Would the people who chose employment through them as a preferable choice to other options (or unemployment) agree with you?
It's not just about them. These drivers are effectively working for 50% of what other drivers are making. This drives down the median wage for all other drivers, because more middle men will be able to step in and outcompete independent drivers. Overall, you get more people working longer hours for less compensation.
To what end? Who really benefits from this trend?
So then the solution to increasing wages is simply to ban hard-working, willing people from taking jobs! Brilliant. Let's force them to be unemployed just so that those who are allowed to work can make a bit more money.
The biggest flaw in your argument is that it completely leaves out the value of experience. Those lower-wage drivers are not signing up for a lifetime of low-wage driving, they are taking a job that they can leave after a few months after gaining useful/valuable experience.
The beauty of Uber is that it offers the opportunity of part-time commitment work to many people who have not had the option before.
Now, instead of pouring a stiff drink to reduce the stress of personal debt (for example) someone can hop in their car and make a few hundred dollars and actually do something about it. The impact of this on people's sense of being in control of their destiny is profound.
Yes, when the job is a systemic arbitrage of labor that externalizes costs and consequences in a way that's bad for society.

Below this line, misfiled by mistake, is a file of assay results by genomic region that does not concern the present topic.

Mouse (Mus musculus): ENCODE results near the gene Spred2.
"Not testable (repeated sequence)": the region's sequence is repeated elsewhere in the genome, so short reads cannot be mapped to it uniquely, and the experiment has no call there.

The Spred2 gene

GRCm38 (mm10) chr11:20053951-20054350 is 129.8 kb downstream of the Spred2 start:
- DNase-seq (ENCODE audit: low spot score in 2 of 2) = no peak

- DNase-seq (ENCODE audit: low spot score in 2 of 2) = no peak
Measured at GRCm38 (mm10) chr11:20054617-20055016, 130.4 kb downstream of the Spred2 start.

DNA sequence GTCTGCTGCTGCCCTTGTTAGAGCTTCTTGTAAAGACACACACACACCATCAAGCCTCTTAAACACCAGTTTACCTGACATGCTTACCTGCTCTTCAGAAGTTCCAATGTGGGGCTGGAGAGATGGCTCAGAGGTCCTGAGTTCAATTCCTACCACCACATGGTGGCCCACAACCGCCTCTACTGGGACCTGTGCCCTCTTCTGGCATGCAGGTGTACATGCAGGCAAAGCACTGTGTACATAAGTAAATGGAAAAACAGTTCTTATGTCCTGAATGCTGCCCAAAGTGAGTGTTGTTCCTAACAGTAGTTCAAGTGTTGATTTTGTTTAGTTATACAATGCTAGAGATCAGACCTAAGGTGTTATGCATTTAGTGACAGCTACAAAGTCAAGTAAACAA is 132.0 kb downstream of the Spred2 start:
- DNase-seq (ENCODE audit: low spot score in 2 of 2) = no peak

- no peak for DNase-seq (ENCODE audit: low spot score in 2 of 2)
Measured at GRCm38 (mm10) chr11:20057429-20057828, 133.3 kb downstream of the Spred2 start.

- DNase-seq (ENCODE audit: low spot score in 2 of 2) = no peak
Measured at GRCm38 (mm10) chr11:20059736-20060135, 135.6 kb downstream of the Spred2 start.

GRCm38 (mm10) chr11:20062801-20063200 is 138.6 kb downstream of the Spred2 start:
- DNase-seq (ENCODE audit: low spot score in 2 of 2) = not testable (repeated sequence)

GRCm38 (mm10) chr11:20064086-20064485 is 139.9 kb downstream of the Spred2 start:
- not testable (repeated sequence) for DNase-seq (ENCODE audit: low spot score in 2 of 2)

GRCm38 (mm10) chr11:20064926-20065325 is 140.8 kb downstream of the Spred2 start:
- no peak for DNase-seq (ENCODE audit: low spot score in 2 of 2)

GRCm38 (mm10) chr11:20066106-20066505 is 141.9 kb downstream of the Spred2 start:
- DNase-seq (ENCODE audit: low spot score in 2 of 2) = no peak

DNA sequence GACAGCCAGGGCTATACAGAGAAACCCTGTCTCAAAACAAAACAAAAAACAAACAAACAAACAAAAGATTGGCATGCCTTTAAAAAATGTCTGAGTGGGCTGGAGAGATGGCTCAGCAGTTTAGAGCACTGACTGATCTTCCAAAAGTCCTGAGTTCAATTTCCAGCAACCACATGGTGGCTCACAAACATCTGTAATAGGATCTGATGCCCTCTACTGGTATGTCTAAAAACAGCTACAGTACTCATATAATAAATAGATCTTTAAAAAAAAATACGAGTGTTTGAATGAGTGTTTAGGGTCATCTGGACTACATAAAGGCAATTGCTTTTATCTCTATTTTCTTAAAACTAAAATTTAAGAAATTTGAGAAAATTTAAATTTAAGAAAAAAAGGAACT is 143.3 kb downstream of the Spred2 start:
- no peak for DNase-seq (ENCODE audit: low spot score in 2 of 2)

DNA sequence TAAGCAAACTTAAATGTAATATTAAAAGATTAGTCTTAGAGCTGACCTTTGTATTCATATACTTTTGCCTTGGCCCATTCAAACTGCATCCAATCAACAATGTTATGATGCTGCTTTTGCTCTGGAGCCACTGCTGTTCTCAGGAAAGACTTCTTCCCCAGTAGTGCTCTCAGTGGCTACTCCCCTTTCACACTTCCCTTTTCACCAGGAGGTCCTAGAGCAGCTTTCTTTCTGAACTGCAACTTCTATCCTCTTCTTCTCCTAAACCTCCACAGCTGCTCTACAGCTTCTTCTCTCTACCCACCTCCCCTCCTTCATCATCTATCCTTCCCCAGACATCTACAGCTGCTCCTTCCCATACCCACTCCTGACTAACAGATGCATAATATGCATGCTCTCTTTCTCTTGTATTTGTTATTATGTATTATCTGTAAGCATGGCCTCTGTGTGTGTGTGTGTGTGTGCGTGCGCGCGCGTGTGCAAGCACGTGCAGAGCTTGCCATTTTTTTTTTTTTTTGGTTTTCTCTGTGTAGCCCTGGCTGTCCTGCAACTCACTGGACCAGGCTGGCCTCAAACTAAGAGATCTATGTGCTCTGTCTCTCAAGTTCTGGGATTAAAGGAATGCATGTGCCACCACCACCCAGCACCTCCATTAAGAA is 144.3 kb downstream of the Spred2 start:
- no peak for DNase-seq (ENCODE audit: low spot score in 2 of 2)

You might as well say 'so the solution to increasing wealth is simply to ban enterprising, daring people from robbing houses, stores and banks!' We're talking about the ways capital is exchanged in a dynamic with a labor and an owner class. To blindly assume the owner class cannot arbitrage labor is… kind of unobservant, when we've already got what they call a 'precariat'.
I get that some people want to believe a job as a fry cook (or Uber driver) is a step towards being a CEO, but there's already a CEO. These are not 'ladders of opportunity'. Most likely being unemployed or a dropout has higher odds of ending up the CEO.
edit: what makes you so sure about what's good for society?
Who is getting fucked over because of the job? Are you claiming that people choose those jobs over other, better jobs?
If I didn't own a car and was considering making a career as an Uber driver I'd happily accept a lower level of pay and rent someone else's car for a few months to get a sense of how much the job appealed to me and how hard I'd need to work to make money.
The person renting out the car is the one who has taken out loans and risk and now owns a depreciating asset. He or she must find someone to drive it, and depending on the supply of labor there will be a cost of hiring a driver (which is the driver's pay).
Who do you think needs to be stopped from doing business here? The one investing in renting the cars in hopes of finding drivers? Or the drivers who can't afford a car (or don't want to invest in one) but who want to earn a wage driving?
Or are you arguing that we need some wise arbiter of who can do what work, some sort of jobs minister or similar title?